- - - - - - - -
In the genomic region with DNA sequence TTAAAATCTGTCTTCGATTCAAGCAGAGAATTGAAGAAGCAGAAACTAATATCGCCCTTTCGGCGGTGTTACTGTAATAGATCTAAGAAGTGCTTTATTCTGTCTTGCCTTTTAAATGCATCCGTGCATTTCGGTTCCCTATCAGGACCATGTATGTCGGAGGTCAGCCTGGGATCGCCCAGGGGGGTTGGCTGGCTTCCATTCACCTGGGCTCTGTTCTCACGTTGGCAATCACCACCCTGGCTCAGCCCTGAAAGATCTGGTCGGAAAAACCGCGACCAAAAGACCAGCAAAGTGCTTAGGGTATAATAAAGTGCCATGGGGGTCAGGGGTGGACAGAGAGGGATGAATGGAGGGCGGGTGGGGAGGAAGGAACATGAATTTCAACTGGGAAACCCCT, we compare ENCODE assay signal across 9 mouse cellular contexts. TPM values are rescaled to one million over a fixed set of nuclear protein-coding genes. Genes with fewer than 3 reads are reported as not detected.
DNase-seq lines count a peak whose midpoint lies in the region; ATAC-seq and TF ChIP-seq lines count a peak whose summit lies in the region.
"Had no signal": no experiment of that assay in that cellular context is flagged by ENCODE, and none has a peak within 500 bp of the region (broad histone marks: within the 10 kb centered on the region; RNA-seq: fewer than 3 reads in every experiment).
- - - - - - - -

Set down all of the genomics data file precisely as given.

In the genomic region with DNA sequence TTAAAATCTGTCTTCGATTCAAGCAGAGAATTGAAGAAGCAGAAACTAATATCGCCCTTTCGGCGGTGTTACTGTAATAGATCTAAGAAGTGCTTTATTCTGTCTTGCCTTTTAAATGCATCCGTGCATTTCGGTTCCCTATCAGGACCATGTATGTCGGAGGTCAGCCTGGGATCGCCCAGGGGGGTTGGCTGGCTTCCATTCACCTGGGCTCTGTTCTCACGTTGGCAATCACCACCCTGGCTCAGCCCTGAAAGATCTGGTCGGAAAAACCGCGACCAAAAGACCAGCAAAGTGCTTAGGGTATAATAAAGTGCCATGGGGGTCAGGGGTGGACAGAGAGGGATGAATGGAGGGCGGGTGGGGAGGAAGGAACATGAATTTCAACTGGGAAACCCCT, we compare ENCODE assay signal across 9 mouse cellular contexts. TPM values are rescaled to one million over a fixed set of nuclear protein-coding genes. Genes with fewer than 3 reads are reported as not detected.
DNase-seq lines count a peak whose midpoint lies in the region; ATAC-seq and TF ChIP-seq lines count a peak whose summit lies in the region.
"Had no signal": no experiment of that assay in that cellular context is flagged by ENCODE, and none has a peak within 500 bp of the region (broad histone marks: within the 10 kb centered on the region; RNA-seq: fewer than 3 reads in every experiment).